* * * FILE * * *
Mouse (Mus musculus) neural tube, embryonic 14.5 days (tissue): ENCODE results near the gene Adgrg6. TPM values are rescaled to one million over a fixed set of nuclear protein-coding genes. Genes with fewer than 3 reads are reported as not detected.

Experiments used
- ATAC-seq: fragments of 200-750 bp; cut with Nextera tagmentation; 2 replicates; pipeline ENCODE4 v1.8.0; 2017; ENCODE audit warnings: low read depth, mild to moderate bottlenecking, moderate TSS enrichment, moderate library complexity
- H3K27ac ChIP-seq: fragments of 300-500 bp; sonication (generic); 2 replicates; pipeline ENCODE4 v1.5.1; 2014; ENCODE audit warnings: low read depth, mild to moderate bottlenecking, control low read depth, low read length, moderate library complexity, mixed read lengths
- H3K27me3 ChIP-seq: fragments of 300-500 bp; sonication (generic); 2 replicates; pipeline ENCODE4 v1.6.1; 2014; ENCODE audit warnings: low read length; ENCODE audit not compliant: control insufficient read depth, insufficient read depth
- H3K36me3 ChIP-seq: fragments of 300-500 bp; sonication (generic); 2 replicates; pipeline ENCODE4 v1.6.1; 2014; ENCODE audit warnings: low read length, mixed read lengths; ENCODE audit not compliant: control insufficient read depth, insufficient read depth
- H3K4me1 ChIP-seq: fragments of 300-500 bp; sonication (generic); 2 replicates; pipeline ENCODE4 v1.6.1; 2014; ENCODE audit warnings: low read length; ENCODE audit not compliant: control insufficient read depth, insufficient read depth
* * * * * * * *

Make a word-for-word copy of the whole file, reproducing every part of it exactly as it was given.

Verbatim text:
Mouse (Mus musculus) neural tube, embryonic 14.5 days (tissue): ENCODE results near the gene Adgrg6. TPM values are rescaled to one million over a fixed set of nuclear protein-coding genes. Genes with fewer than 3 reads are reported as not detected.

Experiments used
- ATAC-seq: fragments of 200-750 bp; cut with Nextera tagmentation; 2 replicates; pipeline ENCODE4 v1.8.0; 2017; ENCODE audit warnings: low read depth, mild to moderate bottlenecking, moderate TSS enrichment, moderate library complexity
- H3K27ac ChIP-seq: fragments of 300-500 bp; sonication (generic); 2 replicates; pipeline ENCODE4 v1.5.1; 2014; ENCODE audit warnings: low read depth, mild to moderate bottlenecking, control low read depth, low read length, moderate library complexity, mixed read lengths
- H3K27me3 ChIP-seq: fragments of 300-500 bp; sonication (generic); 2 replicates; pipeline ENCODE4 v1.6.1; 2014; ENCODE audit warnings: low read length; ENCODE audit not compliant: control insufficient read depth, insufficient read depth
- H3K36me3 ChIP-seq: fragments of 300-500 bp; sonication (generic); 2 replicates; pipeline ENCODE4 v1.6.1; 2014; ENCODE audit warnings: low read length, mixed read lengths; ENCODE audit not compliant: control insufficient read depth, insufficient read depth
- H3K4me1 ChIP-seq: fragments of 300-500 bp; sonication (generic); 2 replicates; pipeline ENCODE4 v1.6.1; 2014; ENCODE audit warnings: low read length; ENCODE audit not compliant: control insufficient read depth, insufficient read depth